hills, purple and arid, stood out heavily on the sky: their summits
seemed to fade into a coloured tremble as of ascending vapour; their
steep sides were streaked with the green of narrow ravines; at their
foot lay rice-fields, plantain-patches, yellow sands. A torrent wound
about like a dropped thread. Clumps of fruit-trees marked the
villages; slim palms put their nodding heads together above the low
houses; dried palm-leaf roofs shone afar, like roofs of gold, behind
the dark colonnades of tree-trunks; figures passed vivid and
vanishing; the smoke of fires stood upright above the masses of
flowering bushes; bamboo fences glittered, running away in broken
lines between the fields. A sudden cry on the shore sounded plaintive
in the distance, and ceased abruptly, as if stifled in the downpour of
sunshine. A puff of breeze made a flash of darkness on the smooth
water, touched our faces, and became forgotten. Nothing moved. The sun
blazed down into a shadowless hollow of colours and stillness.

It was the stage where, dressed splendidly for his part, he strutted,
incomparably dignified, made important by the power he had to awaken
an absurd expectation of something heroic going to take place--a
burst of action or song--upon the vibrating tone of a wonderful
sunshine. He was ornate and disturbing, for one could not imagine what
depth of horrible void such an elaborate front could be worthy to
hide. He was not masked--there was too much life in him, and a mask is
only a lifeless thing; but he presented himself essentially as an
actor, as a human being aggressively disguised. His smallest acts
were prepared and unexpected, his speeches grave, his sentences
ominous like hints and complicated like arabesques. He was treated
with a solemn respect accorded in the irreverent West only to the
monarchs of the stage, and he accepted the profound homage with a
sustained dignity seen nowhere else but behind the footlights and in
the condensed falseness of some grossly tragic situation. It was
almost impossible to remember who he was--only a petty chief of a
conveniently isolated corner of Mindanao, where we could in
comparative safety break the law against the traffic in firearms and
ammunition with the natives. What would happen should one of the
moribund Spanish gun-boats be suddenly galvanized into a flicker of
active life did not trouble us, once we were inside the bay--so
completely did it appear out of the reach of a meddling world; and
besides, in those days we were imaginative enough to look with a kind
of joyous equanimity on any chance there was of being quietly hanged
somewhere out of the way of diplomatic remonstrance. As to Karain,
nothing could happen to him unless what happens to all--failure and
death; but his quality was to appear clothed in the illusion of
unavoidable success. He seemed too effective, too necessary there,
too much of an essential condition for the existence of his land and
his people, to be destroyed by anything short of an earthquake. He
summed up his race, his country, the elemental force of ardent life,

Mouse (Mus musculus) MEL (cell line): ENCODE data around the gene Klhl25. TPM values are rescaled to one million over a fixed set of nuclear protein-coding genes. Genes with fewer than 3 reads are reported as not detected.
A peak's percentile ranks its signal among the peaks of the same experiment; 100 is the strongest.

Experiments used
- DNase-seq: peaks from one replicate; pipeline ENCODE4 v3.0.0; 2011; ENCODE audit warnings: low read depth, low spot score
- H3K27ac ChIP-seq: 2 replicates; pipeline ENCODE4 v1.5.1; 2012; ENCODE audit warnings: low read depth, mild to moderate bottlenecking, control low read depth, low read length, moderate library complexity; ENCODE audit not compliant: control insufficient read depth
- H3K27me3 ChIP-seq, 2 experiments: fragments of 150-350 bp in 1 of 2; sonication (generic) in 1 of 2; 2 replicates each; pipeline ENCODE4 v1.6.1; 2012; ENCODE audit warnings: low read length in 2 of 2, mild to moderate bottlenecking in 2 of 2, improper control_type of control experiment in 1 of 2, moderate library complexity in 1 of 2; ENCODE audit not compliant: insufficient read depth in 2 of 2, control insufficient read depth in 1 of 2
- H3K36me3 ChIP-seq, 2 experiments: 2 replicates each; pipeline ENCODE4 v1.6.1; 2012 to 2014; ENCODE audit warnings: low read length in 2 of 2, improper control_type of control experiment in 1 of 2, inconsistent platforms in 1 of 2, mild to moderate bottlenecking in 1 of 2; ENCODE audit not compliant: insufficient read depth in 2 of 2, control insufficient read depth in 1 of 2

of tropical nature. He had its luxuriant strength, its fascination;
and, like it, he carried the seed of peril within.

In many successive visits we came to know his stage well--the purple
semicircle of hills, the slim trees leaning over houses, the yellow
sands, the streaming green of ravines. All that had the crude and
blended colouring, the appropriateness almost excessive, the
suspicious immobility of a painted scene; and it enclosed so
perfectly the accomplished acting of his amazing pretences that the
rest of the world seemed shut out forever from the gorgeous spectacle.
There could be nothing outside. It was as if the earth had gone on
spinning, and had left that crumb of its surface alone in space. He
appeared utterly cut off from everything but the sunshine, and that
even seemed to be made for him alone. Once when asked what was on the
other side of the hills, he said, with a meaning smile, "Friends and
enemies--many enemies; else why should I buy your rifles and powder?"
He was always like this--word-perfect in his part, playing up
faithfully to the mysteries and certitudes of his surroundings.
"Friends and enemies"--nothing else. It was impalpable and vast. The
earth had indeed rolled away from under his land, and he, with his
handful of people, stood surrounded by a silent tumult as of
contending shades. Certainly no sound came from outside. "Friends and
enemies!" He might have added, "and memories," at least as far as he
himself was concerned; but he neglected to make that point then. It
made itself later on, though; but it was after the daily performance--
in the wings, so to speak, and with the lights out. Meantime he filled
the stage with barbarous dignity. Some ten years ago he had led his
people--a scratch lot of wandering Bugis--to the conquest of the bay,
and now in his august care they had forgotten all the past, and had
lost all concern for the future. He gave them wisdom, advice, reward,
punishment, life or death, with the same serenity of attitude and
voice. He understood irrigation and the art of war--the qualities of
weapons and the craft of boat-building. He could conceal his heart;
had more endurance; he could swim longer, and steer a canoe better
than any of his people; he could shoot straighter, and negotiate more
tortuously than any man of his race I knew. He was an adventurer of
the sea, an outcast, a ruler--and my very good friend. I wish him a
quick death in a stand-up fight, a death in sunshine; for he had known
remorse and power, and no man can demand more from life. Day after day
he appeared before us, incomparably faithful to the illusions of the
stage, and at sunset the night descended upon him quickly, like a
falling curtain. The seamed hills became black shadows towering high
upon a clear sky; above them the glittering confusion of stars
resembled a mad turmoil stilled by a gesture; sounds ceased, men
slept, forms vanished--and the reality of the universe alone
remained--a marvellous thing of darkness and glimmers.